updated 04:00 am EST, Fri December 30, 2011
Favors its own stores on inventory, more
The largest independent Apple retailer in France has sued the company, alleging that Apple actively engages in practices that undermine and undercut resellers while favoring its own retail stores. The complaint, which was originally reported in the French newspaper Le Figaro (and picked up by ifoAppleStore) is similar to other court cases filed against Apple be resellers in the US and other countries.
The CEO of eBizcuss, François Prudent, charges that his own company suffered a 30 percent decline in business across his 16 French locations due to a severe shortage of MacBook Airs and iPad2s. He added that during the last quarter of the year, eBizcuss could not get any iPhone 4S units at all.
Prudent adds that Apple was poaching customers from the shop and undercutting bids on contracts with business clients, offering prices that were lower than what eBizcuss paid. Prudent was one of the first French importers of Apple products, beginning with the Apple II in 1977.
This is despite eBizcuss' attempts to comply with Apple requests, such as upgrading its point-of-sale system and making all retail spaces more compliant with Apple's desire for a "showcase" retail experience, demands it also makes of its US reseller partners and others. The deliberate pattern of withholding products, Prudent says, began immediately upon Apple opening its own retail stores, starting with the Carousel del Louvre in Paris back in late 2009. He claims eBizcuss has spent more than $6.5 million on improvements to its stores since 2007 in order to keep relations with Apple cordial.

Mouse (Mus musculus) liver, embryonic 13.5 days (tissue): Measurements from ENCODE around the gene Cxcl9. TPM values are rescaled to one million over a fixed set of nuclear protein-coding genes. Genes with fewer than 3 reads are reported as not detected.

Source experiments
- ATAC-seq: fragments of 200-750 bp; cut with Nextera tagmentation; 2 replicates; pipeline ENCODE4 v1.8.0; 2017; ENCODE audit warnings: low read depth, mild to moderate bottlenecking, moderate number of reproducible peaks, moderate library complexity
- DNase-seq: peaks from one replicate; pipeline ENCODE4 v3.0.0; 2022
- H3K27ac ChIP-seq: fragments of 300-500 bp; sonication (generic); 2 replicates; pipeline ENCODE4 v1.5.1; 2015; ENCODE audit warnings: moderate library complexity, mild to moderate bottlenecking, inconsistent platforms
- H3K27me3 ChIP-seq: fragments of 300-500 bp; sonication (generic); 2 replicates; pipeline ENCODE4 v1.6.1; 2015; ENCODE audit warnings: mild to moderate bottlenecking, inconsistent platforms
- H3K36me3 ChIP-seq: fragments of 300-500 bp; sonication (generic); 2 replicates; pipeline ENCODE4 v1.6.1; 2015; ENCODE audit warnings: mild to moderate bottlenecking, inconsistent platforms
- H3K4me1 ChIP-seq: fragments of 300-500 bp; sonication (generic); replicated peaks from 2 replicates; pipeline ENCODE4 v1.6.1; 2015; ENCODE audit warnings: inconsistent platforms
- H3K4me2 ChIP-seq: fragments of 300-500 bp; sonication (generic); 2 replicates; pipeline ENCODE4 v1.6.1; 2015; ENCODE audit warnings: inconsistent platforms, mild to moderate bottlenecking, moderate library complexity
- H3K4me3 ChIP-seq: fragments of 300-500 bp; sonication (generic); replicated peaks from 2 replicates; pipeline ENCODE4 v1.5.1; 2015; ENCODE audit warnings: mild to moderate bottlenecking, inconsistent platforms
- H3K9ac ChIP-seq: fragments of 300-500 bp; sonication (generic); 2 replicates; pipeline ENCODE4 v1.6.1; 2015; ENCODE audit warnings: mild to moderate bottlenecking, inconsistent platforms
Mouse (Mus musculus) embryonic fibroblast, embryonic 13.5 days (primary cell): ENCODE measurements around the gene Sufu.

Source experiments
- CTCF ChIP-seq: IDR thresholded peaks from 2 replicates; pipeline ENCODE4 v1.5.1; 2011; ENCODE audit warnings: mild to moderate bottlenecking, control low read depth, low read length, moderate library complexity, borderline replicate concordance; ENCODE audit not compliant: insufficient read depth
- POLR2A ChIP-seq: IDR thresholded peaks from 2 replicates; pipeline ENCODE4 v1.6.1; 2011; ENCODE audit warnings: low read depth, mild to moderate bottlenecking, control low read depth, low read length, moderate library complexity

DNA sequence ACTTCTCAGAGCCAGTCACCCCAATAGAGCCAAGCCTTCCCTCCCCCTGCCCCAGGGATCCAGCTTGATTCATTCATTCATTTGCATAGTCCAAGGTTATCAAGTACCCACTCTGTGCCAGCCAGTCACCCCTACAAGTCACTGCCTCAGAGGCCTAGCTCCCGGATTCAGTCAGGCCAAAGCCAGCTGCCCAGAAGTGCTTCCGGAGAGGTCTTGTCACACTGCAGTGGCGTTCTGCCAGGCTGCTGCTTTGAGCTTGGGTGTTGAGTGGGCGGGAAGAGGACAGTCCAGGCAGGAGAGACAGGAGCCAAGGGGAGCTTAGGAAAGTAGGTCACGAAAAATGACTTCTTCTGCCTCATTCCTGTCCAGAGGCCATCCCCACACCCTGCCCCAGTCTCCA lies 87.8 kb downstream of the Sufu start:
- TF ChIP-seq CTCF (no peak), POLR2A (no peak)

Similar stories have been heard in lawsuits filed by resellers over the past decade. Apple was sued by some San Francisco and northern California dealers in 2003 charging that Apple retail stores received priority and that independent dealers had merchandise withheld or kept in tight supply, along with denials of warranty reimbursements. One of the dealers who sued, Tom Santos of MacAdam, eventually closed its doors after 16 years and the case was ultimately dismissed.
A group of Bay-area Mac dealers sued again in 2005 as part of a class-action lawsuit with consumers. Another dealer, MacSolutions, sued for similar reasons in early 2006 and eventually reached a settlement with the company. In 2008, a Scottish independent dealer also claimed it was unable to compete with a recently-opened Apple retail store due to product shortages and also went under.
Apple store employees have since 2004 been instructed to remain "neutral" when mentioning any alternative outlets for Apple equipment, which includes "big box" chain stores, mail-order and online sites, education and government purchase programs and other options. [via ifoAppleStore]